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Watch a time-lapse of Nils Westergard’s O’Connell Street mural in the making:
STEP INTO MELBOURNE CITY’S Hosier Lane, where street art and graffiti — some of it worthy, some of it not — are sanctioned and celebrated. Ebulliently vivd by day, the cobbled lane is occupied by tourists with long lenses; at dusk, young men and women step into the neon and shadows with spray cans and pots of paste; at night, cold street lights tinge the paints and ghastly-eyed creatures peer from the bricks.
Hosier Lane is ever-changing, its works painted over and over in a thick stratum of colour. Scann3d, a Melbourne-based 3D property visualisation company with an eye for art and heritage, have captured a moment in its evolution — in this street-view-like tour, time stands static as we wander. Step out with a click and explore.
As a lover of cities—of the pavement and the steel, of the bustling shops, the rushing people—I have been wanting for sometime now to put down in words my experience of that ultimate metropolis, Manhattan.
The simplicity of that phrase—New York, New York—belies the sheer enormity of what it signifies. New York can never be just a dot on a map, a confluence of islands and waterways at the point where New Jersey, Connecticut and New York State converge. It is more than the streets that, unlike the spidery web of a medieval city like London or Paris, assert themselves on the landscape in a stark, mappable grid.
I have hesitated because I feel that my knowledge of the city, after just five visits of no more than a week each, can only be very scant. I have never left the comfort zone of Manhattan to explore any of the unique boroughs, never in fact taken myself further uptown than 104th St and the Museum of the City of New York, or to any part of the West Side above the High Line elevated park. With that disclaimer, I can only present my vision of the city as it has presented itself to me, as a place that, impudently for someone who grew up more than ten thousands miles away, I would call a kind of home.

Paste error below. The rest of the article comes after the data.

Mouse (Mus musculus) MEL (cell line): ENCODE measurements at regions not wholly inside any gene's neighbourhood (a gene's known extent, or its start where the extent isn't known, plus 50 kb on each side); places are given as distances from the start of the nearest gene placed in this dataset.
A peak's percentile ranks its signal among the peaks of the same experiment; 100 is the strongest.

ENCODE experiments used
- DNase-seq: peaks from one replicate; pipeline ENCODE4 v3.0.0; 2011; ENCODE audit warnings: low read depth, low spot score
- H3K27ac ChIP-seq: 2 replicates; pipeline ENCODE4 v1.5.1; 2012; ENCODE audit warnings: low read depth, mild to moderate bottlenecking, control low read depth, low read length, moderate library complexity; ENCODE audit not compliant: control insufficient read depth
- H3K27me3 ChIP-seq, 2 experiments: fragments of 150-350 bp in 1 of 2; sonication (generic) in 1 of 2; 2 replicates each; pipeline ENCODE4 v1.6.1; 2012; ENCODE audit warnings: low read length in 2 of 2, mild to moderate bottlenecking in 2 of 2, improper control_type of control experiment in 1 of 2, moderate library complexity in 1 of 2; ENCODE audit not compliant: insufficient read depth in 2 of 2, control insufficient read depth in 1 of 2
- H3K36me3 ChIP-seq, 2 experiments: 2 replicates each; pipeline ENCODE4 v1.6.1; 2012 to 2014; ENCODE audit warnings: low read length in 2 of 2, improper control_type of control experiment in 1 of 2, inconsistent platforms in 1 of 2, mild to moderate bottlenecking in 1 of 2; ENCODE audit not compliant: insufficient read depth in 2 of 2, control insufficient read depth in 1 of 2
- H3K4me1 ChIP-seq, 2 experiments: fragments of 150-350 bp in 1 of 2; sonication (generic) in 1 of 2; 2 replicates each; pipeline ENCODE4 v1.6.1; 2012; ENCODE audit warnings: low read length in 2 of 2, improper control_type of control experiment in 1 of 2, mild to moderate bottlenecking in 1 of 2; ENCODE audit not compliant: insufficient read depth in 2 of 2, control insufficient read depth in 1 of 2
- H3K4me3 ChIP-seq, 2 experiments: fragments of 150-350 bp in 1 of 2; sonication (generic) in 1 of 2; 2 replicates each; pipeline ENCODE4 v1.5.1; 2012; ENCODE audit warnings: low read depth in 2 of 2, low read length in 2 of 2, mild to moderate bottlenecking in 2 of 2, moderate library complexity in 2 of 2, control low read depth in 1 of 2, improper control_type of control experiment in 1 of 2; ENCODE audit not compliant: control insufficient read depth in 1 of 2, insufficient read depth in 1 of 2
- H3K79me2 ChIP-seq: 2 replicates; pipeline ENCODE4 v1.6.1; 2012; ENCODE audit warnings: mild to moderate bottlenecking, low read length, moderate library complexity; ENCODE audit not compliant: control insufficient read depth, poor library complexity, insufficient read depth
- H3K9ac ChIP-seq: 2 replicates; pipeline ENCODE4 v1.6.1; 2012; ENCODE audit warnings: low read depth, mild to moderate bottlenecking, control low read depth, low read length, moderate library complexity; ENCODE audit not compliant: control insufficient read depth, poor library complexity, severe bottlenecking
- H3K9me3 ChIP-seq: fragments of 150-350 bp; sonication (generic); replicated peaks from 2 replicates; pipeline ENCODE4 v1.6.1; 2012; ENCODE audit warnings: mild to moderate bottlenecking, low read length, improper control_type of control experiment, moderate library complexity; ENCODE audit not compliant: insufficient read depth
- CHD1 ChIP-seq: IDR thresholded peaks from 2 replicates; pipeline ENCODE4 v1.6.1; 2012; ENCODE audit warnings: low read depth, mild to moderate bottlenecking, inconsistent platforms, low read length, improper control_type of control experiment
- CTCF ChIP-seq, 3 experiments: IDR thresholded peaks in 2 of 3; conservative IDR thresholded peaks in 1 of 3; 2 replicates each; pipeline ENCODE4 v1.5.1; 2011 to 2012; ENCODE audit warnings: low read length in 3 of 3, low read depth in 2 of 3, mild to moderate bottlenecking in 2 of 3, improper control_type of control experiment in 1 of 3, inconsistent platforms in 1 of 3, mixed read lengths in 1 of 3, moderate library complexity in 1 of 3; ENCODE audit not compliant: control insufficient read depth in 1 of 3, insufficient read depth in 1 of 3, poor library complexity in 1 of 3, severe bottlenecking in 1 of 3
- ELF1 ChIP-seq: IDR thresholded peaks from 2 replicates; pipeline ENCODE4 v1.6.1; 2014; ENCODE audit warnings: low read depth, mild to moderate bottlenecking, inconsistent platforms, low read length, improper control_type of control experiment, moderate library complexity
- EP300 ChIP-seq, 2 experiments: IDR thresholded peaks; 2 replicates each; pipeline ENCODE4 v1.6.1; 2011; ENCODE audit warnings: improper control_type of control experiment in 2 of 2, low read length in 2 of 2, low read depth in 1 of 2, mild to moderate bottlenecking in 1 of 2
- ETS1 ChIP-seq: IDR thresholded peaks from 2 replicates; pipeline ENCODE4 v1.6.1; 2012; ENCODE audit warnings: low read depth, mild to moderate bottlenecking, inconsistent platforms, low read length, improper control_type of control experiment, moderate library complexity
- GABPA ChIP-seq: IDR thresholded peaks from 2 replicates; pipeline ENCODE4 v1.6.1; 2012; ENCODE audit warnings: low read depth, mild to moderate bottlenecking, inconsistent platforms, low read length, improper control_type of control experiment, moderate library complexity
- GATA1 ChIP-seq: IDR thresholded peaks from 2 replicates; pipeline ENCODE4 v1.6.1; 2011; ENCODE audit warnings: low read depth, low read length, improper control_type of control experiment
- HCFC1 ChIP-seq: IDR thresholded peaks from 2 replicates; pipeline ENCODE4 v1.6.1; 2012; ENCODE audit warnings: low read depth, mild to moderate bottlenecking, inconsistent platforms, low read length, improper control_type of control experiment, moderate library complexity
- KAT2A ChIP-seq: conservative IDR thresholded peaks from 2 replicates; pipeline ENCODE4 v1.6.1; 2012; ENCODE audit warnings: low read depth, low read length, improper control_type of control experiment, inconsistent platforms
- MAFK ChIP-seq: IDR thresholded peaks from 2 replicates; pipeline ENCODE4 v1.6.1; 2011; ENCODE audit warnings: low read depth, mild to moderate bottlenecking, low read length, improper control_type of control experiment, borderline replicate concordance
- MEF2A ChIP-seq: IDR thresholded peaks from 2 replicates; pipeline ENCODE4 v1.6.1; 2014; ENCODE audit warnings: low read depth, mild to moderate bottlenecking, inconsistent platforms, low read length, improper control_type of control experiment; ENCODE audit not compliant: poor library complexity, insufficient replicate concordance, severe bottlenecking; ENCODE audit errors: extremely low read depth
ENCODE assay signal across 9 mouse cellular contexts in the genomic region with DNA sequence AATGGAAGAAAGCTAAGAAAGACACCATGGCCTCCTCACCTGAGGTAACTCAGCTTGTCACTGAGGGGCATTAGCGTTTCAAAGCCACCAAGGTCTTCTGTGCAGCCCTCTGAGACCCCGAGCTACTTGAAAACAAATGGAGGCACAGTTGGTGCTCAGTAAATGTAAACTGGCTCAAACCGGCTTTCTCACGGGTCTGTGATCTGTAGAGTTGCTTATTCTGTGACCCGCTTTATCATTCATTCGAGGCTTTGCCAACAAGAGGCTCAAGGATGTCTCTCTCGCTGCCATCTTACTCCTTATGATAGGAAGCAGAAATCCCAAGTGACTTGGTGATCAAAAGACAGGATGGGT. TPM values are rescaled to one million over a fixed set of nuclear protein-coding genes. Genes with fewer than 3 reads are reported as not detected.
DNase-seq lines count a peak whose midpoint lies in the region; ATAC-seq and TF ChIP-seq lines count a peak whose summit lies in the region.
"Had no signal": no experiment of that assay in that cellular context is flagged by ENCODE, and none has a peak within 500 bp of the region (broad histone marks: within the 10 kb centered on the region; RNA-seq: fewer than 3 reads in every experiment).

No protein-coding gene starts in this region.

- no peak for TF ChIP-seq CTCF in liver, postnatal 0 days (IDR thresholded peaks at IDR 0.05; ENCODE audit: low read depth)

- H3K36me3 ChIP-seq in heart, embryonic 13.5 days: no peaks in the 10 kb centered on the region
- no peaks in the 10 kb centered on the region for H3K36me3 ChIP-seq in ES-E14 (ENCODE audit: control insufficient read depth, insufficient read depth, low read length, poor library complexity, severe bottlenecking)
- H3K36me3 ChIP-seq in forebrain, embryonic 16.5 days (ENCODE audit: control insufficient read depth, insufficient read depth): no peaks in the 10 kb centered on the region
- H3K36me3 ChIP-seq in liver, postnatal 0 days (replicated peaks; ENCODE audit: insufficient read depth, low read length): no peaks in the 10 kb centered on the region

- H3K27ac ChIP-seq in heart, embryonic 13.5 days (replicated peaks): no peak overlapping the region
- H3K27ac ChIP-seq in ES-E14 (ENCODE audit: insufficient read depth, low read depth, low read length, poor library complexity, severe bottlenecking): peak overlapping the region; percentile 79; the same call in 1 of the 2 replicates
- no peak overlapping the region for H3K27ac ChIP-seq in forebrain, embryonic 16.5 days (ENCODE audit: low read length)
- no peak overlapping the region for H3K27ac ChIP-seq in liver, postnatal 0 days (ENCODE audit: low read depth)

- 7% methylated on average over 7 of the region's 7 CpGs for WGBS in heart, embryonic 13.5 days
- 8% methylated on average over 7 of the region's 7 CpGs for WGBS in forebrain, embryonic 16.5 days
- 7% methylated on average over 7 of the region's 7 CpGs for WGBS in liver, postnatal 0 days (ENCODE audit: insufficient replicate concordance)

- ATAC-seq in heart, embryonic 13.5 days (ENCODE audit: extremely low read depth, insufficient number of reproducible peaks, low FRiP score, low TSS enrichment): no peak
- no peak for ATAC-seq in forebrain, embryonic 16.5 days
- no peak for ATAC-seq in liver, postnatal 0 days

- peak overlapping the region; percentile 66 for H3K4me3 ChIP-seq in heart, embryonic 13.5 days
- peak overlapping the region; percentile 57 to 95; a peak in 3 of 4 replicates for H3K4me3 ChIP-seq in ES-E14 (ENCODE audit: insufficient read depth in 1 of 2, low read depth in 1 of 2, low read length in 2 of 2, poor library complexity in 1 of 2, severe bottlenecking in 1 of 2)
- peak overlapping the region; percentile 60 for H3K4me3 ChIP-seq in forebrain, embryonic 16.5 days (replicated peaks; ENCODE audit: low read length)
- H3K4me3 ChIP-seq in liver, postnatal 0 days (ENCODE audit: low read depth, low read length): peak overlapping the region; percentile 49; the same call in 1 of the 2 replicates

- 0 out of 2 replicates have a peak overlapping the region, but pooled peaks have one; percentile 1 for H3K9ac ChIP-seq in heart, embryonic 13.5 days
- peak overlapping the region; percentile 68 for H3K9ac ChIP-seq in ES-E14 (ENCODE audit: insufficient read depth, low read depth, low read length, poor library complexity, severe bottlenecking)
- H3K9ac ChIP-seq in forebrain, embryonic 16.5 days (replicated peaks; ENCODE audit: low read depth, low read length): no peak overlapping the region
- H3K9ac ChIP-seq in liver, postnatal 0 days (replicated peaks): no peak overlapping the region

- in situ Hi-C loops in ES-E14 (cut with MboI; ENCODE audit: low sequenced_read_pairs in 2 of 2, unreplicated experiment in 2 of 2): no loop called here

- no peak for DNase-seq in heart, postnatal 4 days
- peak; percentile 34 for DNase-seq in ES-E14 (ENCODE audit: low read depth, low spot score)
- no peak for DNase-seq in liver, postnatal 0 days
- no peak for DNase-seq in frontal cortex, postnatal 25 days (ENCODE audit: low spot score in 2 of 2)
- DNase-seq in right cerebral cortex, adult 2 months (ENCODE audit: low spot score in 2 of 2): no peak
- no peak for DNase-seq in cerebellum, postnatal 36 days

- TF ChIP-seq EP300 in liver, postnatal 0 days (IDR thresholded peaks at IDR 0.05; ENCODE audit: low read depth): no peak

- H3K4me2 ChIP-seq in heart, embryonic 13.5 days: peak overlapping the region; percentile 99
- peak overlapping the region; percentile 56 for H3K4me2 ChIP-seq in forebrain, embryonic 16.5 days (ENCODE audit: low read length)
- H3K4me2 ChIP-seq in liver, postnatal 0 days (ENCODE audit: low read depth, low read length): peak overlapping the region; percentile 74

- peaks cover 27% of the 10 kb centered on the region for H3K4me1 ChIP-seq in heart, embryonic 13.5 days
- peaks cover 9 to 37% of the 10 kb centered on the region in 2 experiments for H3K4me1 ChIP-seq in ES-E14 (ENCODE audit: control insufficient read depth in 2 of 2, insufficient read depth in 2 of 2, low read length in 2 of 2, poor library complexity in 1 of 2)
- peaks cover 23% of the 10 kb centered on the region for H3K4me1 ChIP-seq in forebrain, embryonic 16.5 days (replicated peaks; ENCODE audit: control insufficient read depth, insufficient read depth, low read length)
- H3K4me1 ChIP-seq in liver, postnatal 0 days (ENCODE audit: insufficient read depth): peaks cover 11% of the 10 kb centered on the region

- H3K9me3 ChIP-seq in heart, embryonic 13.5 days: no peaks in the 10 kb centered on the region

This sense of familiarity may be experienced perhaps by anyone who has ever watched a Woody Allen film, seen the images of John Lennon’s New York years, or listened to Simon and Garfunkel’s Bleecker Street. My sense of the city was shaped by these, and by the artists and poets who comforted me through the aches and buoyed me through the highs of young adulthood. There are Catcher in the Rye and Capote’s Breakfast at Tiffany’s and Summer Crossing, with its depiction of the crushing heat of New York summer. There is the broken longing of Leonard Cohen’s Chelsea Hotel #2, and the self-assured thumb biting of Bob Dylan’s ‘Positively 4th Street’. There is the image of a young Dylan arm in arm with Suze Rotolo in Greenwich Village, warning off the cold with that iconic tan jacket and the comfort of spontaneous affection. Most of all perhaps, there is Bruce Springsteen, who revealed to me the aching, tainted beauty of an abandoned railroad track, a rusted fire escape, of rumpled sheets damp with sweat. These have been the conduits for my senses of belonging, fulfilment and voracious hunger, tying them inextricably to the idea of New York.